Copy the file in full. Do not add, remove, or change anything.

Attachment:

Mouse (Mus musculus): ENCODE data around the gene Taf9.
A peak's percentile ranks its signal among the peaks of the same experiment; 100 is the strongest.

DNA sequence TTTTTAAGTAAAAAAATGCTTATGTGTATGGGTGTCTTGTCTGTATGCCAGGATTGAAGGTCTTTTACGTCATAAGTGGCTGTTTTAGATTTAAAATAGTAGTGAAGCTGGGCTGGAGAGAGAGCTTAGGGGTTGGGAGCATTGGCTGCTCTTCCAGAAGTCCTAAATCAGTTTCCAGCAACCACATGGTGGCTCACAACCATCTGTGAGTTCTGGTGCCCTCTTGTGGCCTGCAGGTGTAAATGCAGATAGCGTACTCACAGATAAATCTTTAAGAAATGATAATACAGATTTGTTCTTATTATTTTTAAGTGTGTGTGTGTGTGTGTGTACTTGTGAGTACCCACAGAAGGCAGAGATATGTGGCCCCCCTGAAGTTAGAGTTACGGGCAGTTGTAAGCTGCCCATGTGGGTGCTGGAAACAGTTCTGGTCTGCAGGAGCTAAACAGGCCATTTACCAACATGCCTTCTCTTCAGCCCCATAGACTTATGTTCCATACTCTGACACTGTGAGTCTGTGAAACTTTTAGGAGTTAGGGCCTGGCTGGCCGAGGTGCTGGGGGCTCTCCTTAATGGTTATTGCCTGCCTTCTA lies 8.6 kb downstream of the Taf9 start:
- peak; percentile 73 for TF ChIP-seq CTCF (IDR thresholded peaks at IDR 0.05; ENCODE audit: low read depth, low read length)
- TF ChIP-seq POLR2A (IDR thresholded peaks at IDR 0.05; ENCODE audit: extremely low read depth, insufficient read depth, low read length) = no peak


Mouse (Mus musculus): ENCODE data around the gene Taf9.
A peak's percentile ranks its signal among the peaks of the same experiment; 100 is the strongest.

DNA sequence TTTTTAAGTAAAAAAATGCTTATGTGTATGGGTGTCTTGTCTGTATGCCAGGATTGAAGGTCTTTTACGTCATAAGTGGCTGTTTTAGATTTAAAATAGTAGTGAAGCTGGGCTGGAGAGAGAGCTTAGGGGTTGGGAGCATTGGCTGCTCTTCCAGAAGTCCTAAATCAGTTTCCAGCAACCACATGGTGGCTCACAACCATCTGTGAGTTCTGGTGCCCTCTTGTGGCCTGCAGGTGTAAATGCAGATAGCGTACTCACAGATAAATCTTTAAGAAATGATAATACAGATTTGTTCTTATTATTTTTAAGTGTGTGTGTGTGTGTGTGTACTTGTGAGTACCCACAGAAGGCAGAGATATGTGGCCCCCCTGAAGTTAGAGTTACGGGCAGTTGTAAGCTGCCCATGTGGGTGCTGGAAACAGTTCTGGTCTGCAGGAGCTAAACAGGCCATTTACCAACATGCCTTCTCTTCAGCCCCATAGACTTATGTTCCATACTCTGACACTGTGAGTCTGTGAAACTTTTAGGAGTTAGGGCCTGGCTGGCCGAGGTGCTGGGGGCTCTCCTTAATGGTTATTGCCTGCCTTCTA lies 8.6 kb downstream of the Taf9 start:
- peak; percentile 73 for TF ChIP-seq CTCF (IDR thresholded peaks at IDR 0.05; ENCODE audit: low read depth, low read length)
- TF ChIP-seq POLR2A (IDR thresholded peaks at IDR 0.05; ENCODE audit: extremely low read depth, insufficient read depth, low read length) = no peak